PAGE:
An Egyptian activist who led protests over an iconic torture victim during the rule of Hosni Mubarak was sentenced on Tuesday to two years in prison for allegedly slapping a prosecutor.
The activist, Hassan Mostafa, denied the charge, and his lawyer called the case a malicious prosecution. Activists rallied outside the court Tuesday demanding his release.
The prosecutor accused Mostafa of slapping him during an argument over the whereabouts of protesters arrested during a January rally in the Mediterranean city of Alexandria. Mostafa’s lawyer, Hamdy Khalaf, said Tuesday he was present during the argument and that the slap never took place.
Mostafa, 31, was a lead organizer of protests over the case of Khaled Said, a young man tortured to death by police in 2010. The death became a rallying cry for protesters that in part led to the uprising that toppled Mubarak in February 2011.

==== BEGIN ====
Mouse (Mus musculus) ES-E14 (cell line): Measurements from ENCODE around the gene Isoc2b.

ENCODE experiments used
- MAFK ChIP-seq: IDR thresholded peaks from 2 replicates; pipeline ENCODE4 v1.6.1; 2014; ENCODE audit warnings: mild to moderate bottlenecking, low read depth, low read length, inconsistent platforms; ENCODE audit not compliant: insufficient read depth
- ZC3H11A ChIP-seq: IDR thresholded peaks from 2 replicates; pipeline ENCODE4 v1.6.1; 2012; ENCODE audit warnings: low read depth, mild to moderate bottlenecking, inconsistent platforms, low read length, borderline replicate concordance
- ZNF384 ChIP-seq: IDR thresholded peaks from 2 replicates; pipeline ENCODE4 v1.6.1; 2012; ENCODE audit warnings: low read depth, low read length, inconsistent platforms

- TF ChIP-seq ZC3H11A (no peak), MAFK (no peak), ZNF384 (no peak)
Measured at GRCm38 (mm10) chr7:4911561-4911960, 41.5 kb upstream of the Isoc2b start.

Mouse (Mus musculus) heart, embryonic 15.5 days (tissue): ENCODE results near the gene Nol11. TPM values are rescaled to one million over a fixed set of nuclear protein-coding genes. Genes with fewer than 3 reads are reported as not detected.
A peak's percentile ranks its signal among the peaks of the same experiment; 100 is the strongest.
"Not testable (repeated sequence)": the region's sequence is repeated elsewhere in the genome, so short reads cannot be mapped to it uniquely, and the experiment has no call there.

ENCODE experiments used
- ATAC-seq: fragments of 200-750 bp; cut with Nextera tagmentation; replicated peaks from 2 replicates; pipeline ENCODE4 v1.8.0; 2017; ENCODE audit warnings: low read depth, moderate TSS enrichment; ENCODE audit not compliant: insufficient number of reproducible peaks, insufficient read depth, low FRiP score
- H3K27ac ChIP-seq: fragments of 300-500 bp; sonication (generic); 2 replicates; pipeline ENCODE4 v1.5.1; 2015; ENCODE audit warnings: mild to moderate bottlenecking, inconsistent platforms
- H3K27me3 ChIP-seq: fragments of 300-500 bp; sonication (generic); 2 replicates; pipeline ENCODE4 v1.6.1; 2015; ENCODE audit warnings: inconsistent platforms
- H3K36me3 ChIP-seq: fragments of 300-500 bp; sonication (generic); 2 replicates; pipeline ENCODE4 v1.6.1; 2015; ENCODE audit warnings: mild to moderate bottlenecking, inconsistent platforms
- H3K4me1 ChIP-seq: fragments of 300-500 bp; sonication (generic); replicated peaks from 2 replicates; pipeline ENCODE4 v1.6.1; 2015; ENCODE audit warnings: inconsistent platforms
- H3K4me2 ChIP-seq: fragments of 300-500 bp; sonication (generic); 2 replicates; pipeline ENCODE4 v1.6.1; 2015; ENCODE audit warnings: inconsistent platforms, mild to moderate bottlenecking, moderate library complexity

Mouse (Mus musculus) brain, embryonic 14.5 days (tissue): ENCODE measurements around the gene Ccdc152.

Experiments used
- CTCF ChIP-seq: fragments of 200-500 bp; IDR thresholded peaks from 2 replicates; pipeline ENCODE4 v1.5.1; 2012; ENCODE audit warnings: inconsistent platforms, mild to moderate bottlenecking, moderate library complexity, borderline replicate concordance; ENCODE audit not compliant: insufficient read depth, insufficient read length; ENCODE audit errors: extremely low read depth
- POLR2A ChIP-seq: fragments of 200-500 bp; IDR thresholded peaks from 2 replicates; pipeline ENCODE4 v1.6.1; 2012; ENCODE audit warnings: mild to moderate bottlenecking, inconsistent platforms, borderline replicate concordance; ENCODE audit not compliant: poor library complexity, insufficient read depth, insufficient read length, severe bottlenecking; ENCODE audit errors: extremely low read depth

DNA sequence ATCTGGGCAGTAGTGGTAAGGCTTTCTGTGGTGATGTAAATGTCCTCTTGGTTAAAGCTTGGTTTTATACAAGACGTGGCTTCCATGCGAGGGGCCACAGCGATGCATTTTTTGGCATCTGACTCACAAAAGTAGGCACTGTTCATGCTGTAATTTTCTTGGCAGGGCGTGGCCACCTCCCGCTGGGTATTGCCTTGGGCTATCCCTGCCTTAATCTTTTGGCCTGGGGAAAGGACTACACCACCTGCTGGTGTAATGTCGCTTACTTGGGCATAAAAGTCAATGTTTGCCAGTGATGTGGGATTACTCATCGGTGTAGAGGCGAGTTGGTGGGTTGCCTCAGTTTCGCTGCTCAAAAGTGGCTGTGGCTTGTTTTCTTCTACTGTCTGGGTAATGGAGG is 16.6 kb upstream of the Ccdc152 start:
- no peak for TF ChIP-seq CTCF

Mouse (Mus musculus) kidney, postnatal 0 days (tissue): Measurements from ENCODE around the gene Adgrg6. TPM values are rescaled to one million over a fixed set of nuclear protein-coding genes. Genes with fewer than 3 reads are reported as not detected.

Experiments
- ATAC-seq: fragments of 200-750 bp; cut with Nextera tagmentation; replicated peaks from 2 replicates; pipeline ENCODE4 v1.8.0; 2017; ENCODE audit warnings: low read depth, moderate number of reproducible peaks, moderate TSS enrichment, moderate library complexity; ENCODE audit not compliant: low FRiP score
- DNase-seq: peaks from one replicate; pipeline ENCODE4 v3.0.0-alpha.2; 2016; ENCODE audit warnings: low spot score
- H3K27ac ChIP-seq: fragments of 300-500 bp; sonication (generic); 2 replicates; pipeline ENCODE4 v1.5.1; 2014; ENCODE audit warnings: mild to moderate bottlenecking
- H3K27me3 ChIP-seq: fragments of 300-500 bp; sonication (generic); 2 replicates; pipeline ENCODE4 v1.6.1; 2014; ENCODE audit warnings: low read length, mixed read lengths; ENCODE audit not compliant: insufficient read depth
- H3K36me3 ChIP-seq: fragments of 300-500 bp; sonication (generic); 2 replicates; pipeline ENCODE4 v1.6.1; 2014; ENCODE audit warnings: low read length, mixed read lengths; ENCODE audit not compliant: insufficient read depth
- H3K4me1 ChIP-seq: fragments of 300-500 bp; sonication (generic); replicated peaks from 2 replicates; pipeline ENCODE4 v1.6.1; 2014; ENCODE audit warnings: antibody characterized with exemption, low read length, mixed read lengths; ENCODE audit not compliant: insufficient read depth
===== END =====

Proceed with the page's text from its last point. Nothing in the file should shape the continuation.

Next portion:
The same prosecutor investigated Mostafa during the 2010 anti-torture protests, leading to Mostafa being sentenced to a month in prison for fighting with a policeman, Khalaf told The Associated Press.
Mohammed Salem, Mostafa’s brother, said the slapping case was brought because his brother has been a “headache” for authorities with his activism.